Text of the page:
Cincinnati Bearcats: Could Isaiah Pead Be the Nation's Best Running Back?

Alex CallosCorrespondent IJuly 3, 2011

LOUISVILLE, KY - OCTOBER 15:  Isaiah Pead #23 of the Cincinnati Bearcats runs with the ball during the Big East Conference game against the Louisville Cardinals at Papa John's Cardinal Stadium on October 15, 2010 in Louisville, Kentucky.  (Photo by Andy Lyons/Getty Images)
Andy Lyons/Getty Images

While running is not the name of the game for the Cincinnati Bearcats, when they do run, they just might have the most explosive running back in all of college football in 2011. 

The big play ability of senior Isaiah Pead makes him one of the college football biggest threats this coming season. 

Pead has seen his playing time steadily improve over each of the last three seasons, and has been near the top of the country in yards per carry the past two years. 

As a true freshman in 2008, Pead saw limited action on an Orange Bowl team that had a lot of experience. 

He finished the season with 30 carries for 194 yards. Still, a 6.5 yards per carry average as a true freshman showed the promise he possessed.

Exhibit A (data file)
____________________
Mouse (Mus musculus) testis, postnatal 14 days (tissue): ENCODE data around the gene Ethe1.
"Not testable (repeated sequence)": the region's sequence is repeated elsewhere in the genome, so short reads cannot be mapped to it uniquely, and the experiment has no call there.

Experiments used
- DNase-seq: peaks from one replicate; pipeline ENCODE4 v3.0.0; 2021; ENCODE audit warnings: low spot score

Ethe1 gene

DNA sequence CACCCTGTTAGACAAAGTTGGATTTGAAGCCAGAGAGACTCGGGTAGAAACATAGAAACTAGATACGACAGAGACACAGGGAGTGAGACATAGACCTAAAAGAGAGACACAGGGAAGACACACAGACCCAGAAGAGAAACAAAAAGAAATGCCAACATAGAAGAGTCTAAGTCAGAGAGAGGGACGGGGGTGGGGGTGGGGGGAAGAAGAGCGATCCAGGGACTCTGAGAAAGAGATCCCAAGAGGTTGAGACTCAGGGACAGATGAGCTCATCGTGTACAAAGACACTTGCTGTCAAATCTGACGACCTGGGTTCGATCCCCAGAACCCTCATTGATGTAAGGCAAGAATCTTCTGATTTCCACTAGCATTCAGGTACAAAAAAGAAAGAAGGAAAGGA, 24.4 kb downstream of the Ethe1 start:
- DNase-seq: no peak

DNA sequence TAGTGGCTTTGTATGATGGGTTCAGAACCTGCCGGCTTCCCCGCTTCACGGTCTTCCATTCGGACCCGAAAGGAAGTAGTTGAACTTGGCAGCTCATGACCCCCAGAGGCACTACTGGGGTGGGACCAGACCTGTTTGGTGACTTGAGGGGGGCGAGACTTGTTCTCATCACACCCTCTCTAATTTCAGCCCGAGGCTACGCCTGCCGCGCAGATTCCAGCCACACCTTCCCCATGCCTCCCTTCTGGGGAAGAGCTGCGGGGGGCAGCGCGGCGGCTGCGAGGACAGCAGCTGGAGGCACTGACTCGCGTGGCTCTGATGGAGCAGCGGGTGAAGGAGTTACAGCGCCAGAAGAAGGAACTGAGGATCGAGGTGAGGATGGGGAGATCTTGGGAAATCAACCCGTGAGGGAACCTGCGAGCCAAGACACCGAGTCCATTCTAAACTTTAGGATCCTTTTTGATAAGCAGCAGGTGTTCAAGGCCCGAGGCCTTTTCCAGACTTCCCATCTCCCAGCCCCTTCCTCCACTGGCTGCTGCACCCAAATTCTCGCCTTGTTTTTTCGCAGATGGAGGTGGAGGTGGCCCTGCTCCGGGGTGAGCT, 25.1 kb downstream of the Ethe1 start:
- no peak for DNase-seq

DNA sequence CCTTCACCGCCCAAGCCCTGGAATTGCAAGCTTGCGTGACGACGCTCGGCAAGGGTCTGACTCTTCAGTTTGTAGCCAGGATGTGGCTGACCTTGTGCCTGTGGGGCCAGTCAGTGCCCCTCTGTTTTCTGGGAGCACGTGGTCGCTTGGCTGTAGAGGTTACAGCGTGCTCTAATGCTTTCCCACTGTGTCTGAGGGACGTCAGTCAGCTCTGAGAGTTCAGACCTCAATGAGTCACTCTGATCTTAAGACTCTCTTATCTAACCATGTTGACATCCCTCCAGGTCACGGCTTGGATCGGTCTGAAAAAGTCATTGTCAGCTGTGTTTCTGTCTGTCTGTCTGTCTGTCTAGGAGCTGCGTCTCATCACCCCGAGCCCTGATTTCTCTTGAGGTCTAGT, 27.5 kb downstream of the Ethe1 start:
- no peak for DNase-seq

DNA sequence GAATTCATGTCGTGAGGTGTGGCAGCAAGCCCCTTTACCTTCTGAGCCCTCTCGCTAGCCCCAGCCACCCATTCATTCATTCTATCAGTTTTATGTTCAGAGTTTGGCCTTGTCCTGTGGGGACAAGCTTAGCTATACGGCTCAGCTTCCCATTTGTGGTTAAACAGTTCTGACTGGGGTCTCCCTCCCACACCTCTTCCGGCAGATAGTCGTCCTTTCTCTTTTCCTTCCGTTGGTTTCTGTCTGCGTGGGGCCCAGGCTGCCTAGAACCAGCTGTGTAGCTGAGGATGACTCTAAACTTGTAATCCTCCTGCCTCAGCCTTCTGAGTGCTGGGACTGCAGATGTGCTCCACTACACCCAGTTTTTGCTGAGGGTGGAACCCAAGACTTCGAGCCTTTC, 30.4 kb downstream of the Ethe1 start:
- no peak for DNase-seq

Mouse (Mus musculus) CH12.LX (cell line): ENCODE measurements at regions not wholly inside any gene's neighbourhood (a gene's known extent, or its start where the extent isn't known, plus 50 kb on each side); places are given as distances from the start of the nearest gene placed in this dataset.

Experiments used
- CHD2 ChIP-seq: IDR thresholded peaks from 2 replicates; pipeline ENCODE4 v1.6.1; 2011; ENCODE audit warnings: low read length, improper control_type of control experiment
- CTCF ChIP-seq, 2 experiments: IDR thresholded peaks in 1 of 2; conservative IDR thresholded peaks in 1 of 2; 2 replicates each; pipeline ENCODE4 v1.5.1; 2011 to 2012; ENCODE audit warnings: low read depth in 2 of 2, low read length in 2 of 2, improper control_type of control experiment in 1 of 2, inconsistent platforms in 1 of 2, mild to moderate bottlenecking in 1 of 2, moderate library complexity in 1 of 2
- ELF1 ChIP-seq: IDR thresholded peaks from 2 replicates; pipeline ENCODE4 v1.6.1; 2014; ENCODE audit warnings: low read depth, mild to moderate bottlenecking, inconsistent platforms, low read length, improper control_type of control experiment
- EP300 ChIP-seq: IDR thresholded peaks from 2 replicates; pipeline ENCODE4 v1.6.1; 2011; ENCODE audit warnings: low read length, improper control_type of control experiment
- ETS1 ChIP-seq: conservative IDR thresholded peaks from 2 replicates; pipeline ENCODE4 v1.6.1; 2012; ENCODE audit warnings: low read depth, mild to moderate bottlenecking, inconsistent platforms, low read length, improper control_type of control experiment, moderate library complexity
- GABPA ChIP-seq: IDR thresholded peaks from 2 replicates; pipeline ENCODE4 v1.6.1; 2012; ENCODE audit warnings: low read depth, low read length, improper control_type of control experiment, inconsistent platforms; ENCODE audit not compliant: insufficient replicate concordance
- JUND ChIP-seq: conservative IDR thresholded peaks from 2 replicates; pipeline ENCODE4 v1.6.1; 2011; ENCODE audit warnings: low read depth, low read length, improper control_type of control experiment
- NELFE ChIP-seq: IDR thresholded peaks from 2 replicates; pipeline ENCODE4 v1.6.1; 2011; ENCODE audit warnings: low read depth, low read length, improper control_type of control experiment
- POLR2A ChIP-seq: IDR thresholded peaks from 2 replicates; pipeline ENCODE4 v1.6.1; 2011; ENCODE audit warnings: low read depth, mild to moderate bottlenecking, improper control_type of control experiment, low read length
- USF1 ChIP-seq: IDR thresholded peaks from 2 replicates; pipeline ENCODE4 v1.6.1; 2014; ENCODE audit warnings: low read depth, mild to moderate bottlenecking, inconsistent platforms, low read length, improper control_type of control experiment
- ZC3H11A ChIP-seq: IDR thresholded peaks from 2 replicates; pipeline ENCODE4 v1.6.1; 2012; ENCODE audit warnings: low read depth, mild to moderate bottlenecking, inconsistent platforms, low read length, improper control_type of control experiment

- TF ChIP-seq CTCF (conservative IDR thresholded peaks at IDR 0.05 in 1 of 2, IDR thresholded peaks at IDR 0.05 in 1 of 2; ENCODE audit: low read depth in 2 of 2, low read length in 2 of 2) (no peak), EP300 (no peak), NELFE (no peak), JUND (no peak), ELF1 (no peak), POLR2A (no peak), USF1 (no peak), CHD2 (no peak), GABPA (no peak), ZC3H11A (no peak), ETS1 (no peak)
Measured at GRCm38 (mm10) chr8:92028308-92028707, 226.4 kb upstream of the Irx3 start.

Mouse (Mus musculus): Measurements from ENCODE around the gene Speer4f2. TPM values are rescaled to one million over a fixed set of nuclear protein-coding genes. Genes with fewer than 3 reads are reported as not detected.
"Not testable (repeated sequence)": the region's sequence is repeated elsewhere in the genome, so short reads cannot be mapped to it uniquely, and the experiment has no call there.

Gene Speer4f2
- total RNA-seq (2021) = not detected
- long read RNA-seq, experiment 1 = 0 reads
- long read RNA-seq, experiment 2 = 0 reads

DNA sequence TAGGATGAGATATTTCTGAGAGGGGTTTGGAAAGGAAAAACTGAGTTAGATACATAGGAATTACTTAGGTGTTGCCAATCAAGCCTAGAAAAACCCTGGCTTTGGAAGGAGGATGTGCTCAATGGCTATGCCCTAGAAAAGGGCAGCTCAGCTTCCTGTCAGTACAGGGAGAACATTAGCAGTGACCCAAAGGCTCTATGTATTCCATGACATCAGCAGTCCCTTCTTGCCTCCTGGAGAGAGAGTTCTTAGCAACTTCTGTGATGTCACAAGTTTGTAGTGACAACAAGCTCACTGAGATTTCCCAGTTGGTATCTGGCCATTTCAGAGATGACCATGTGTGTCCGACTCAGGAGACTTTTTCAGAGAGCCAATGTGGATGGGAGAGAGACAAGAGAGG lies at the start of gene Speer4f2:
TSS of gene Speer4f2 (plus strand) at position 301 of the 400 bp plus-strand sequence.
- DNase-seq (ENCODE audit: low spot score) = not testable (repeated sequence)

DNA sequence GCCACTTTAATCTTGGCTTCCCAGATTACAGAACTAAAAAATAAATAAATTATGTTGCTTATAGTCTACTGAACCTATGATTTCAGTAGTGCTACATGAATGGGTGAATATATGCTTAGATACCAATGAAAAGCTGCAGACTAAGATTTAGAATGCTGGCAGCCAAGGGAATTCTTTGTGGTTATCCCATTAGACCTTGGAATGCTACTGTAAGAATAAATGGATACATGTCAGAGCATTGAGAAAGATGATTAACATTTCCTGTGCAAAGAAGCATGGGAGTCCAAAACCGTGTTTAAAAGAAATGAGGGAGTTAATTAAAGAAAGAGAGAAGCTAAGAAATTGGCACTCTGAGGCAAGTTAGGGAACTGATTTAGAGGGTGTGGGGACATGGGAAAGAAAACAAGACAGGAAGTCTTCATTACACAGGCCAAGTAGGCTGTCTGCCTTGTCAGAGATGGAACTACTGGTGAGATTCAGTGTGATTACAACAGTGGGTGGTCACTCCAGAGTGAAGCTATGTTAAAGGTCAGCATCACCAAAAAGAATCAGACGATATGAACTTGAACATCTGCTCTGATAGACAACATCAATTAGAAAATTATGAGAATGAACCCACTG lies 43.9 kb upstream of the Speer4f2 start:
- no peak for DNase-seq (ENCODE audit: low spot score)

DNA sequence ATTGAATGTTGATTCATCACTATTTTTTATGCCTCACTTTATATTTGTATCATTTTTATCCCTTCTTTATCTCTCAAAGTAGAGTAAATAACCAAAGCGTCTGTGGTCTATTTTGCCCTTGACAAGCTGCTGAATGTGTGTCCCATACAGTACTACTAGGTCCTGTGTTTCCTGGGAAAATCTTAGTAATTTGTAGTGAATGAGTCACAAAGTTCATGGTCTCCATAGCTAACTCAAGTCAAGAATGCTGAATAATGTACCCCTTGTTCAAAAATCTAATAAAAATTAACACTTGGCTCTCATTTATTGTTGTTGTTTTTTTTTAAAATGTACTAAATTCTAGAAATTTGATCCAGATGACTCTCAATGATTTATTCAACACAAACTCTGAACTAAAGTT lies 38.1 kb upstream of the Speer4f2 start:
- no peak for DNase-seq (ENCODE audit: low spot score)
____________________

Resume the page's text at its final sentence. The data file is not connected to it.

As a sophomore, Pead split carries with senior Jacob Ramsey. When he did get the ball, he didn't disappoint and finished the season with 806 yards on only 121 carries. That was good for a 6.7 yards per carry average. 

Add in nine rushing touchdowns, along with 201 receiving yards and two touchdowns, and you have some big time numbers. 

Last season, Pead was hampered by an injured knee for the first few weeks of the season, but burst onto the scene against Oklahoma in Week 4. 

Pead finished that game with 169 yards on 21 carries. The very next week, he pounded out 197 yards on Miami (OH) on only 10 carries. 

Overall, his 157 attempts and 1,029 yards were good for a 6.6 average per carry. 

Among running backs with more than 150 carries, Pead was second in the nation last season in yards per carry, behind only James White of Wisconsin. 

His combination of speed and strength make him elusive enough to run by defenders and strong enough to go right through them. 

While he was not heavily recruited out of high school, Pead did have offers from nuAmerous Big Ten, Big East and ACC schools. His 4.4 40-speed and 38-inch vertical leap make him one of the best athletes on the field.

In high school, he broke all of Archie Griffin's records at Columbus Eastmoor Academy. 

The presence of incoming freshman Jameel Poteat and returning junior Darrin Williams will force Pead to fight hard to keep the bulk of the carries. 

For Cincinnati to be successful in 2011, they have to limit turnovers and run the football effectively. 

If they do that and make an effort to run the ball more next season, Pead has the potential to easily rush for 1,500 yards. 

If that happens there are certain to be a lot of wins in the future for the Cincinnati Bearcats.